Writing practice

This blog began as a way to chart my progress through a PhD in geography here in NUI Maynooth. I registered in January 2010 although I read extensively before that. I thought at the time that no one had been doing this but it turns out that many blogs are written on the back of the writing that is done in the subject and the social sciences more generally. After completing the GY802 course last year it was evident that writing for the PhD itself, rather than writing blog posts about the PhD and a PhD, seemed more important. The style of writing that I employed during that course was tight and concise where I knew I had about 1,000 words to express ideas read during the course and provide a critique. As it happens I was also being assessed as I wrote. Since that time, my writing style has changed, and not always for the better.

I took two weeks leave from my research job in the Bishops’ Conference in August and committed to completing one chapter on Marian statues and starting (and finishing) another on pilgrimage practice. The purpose of this time was to lay out the empirical work that I had been working on for almost two years and create a kind of backbone to the thesis, away from abstract ideas presented in the literature review and the boring epistemological challenges presented in the methods chapter. And so my chapter structure now reads like

  1. Introduction
  2. Literature review
  3. Methods used
  4. Marian statues of Dublin
  5. Pilgrimage practice in Ireland and Spain
  6. Primary schools and education policy
  7. Syncretic analysis
  8. Conclusions

I have four of these chapters effectively written although there are is a considerable amount of rewriting to be done. The fortnight’s leave was about threading the stories I had written about pilgrimage and statues through the literature on these topics and tying them into the principal argument: that what constitutes public religion in Ireland is more complex than saying that religion is in decline. It was a demanding fortnight of writing and hiding myself away in Wexford trying to punch out 5,000 words a day. The discipline of rising, eating and writing came easily enough to me when I considered how my paying job takes up intellectual as well as temporal space. I have not returned to this writing since and perhaps that’s ok.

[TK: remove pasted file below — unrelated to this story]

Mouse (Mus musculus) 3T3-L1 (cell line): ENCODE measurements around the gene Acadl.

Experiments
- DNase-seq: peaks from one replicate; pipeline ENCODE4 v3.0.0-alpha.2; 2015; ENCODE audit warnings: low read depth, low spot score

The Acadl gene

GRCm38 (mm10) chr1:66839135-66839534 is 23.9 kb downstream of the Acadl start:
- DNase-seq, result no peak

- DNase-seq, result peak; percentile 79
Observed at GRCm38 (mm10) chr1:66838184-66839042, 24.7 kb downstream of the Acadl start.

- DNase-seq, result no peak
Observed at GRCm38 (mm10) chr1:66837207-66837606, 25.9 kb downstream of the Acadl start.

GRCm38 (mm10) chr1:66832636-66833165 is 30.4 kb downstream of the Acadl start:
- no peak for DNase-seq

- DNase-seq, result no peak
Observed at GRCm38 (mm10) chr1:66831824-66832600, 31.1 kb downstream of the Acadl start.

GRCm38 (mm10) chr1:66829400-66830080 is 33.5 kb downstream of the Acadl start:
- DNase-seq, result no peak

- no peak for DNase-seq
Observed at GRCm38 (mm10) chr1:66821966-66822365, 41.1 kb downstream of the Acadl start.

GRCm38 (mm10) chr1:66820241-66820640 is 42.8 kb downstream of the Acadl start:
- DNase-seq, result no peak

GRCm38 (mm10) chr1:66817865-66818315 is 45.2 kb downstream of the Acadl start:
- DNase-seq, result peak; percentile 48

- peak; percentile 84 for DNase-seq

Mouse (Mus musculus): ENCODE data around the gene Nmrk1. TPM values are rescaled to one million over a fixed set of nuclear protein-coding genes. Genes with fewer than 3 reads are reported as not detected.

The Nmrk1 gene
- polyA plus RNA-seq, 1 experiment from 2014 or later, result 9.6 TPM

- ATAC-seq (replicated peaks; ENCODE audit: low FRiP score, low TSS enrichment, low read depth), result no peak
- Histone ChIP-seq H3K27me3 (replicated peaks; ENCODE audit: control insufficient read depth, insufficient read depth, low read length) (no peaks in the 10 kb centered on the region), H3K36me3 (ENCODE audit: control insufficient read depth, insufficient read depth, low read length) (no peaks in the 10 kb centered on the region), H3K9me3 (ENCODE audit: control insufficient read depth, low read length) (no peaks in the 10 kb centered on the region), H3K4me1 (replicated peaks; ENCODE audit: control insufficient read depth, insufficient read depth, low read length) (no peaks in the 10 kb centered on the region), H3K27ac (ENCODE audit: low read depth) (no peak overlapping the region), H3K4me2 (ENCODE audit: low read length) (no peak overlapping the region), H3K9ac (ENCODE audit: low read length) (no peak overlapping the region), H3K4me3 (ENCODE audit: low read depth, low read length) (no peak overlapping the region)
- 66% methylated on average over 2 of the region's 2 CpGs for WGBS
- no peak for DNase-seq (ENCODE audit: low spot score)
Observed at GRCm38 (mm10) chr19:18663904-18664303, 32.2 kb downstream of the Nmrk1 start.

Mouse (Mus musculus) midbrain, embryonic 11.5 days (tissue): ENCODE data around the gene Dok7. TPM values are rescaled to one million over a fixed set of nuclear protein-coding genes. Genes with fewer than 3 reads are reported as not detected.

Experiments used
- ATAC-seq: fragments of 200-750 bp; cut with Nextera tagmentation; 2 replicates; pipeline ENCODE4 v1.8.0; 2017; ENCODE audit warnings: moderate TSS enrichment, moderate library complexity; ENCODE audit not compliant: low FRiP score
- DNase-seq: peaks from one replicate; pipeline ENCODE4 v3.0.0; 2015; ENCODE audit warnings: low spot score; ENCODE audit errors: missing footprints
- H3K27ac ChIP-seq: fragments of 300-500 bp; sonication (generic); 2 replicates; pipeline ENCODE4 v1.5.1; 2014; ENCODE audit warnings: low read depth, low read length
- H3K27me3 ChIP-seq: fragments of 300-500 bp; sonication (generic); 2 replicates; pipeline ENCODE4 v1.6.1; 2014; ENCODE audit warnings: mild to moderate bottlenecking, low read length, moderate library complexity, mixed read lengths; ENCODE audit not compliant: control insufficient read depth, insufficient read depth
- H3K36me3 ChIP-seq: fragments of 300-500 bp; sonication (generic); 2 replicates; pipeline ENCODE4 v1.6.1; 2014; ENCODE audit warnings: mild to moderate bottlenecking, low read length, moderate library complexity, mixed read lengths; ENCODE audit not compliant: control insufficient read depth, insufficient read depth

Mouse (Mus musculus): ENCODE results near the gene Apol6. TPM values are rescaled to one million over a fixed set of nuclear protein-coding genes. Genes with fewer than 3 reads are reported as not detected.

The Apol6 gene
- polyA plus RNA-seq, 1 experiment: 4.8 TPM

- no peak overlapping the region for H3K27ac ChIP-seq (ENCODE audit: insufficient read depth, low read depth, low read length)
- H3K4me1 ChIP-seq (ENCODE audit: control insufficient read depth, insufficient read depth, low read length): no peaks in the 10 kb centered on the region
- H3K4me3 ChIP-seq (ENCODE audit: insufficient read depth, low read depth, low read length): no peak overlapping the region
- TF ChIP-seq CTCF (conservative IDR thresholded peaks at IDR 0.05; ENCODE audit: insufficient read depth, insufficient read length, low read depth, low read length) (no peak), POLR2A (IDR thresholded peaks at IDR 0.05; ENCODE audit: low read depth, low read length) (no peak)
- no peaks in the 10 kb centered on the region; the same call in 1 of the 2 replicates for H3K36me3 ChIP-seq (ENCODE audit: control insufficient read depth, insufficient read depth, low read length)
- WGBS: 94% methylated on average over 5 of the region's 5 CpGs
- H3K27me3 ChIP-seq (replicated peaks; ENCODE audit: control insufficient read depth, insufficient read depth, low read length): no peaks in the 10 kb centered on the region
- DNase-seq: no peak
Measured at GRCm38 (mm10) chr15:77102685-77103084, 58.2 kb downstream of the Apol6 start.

Reading again those earlier posts from GY802, the writing is much better than the writing I have completed for these chapters. The compilation of a thesis chapter is formal and subject to the regulations of an academic form which insists that only text matters. I have expressed elsewhere how frustrating MS Word documents are when I have sound and picture files and snatches of imagery to convey the complexity of religious practice in Ireland. I am not sure why 80-100,000 words is considered a PhD when I think I could argue my main points in about half of that. It is not that I am displeased with the writing I have done but it seems so stilted: this happened, then I saw that and that reminds me of Notable Person (2009) etc. And yes, I am a better writer than I was in 2010 but unless I am going to put that to use consistently from 2014 on, why not just keep doing doctoral degrees?

I am delighted to get these two chapters off my back and can happily put statues and pilgrimage out of my mind for now because that’s not really what my thesis is about. I am now planning the final empirical chapter on state education policy and the place of religion in primary schools. At this stage, it is about how to do a thesis as quickly and as efficiently as possible and move on to the next set of ideas: geopolitics and religion, inscriptions of belief on bodies, small spaces of devotion, geographies of human rights discourses, a geography of the unnoticed, representing the affective. It is also about avoiding spending another €3,500 in early 2014 to extend my time as a student to a fifth and unnecessary year. By then of course, this wonderful government will have pulled all the right levers, regained our sovereignty and there’ll be jobs apelnty for us graduates.


4 thoughts on “Writing practice

  1. If you can condense the argument into 50000 words (even if the PhD is 100000) then that will surely make the book you simply must publish at the end of this all the more readable, accessible and effective!

  2. Reading back over this later it would seem as if I am apologising for writing almost 40,000 words of geographic thought and practice. I am so ungrateful to myself. 🙂

  3. I heard this advice for a good speech many years ago – say what you’re going to say, say it and say that you’ve said it. I wonder if a PhD treatise is much different?

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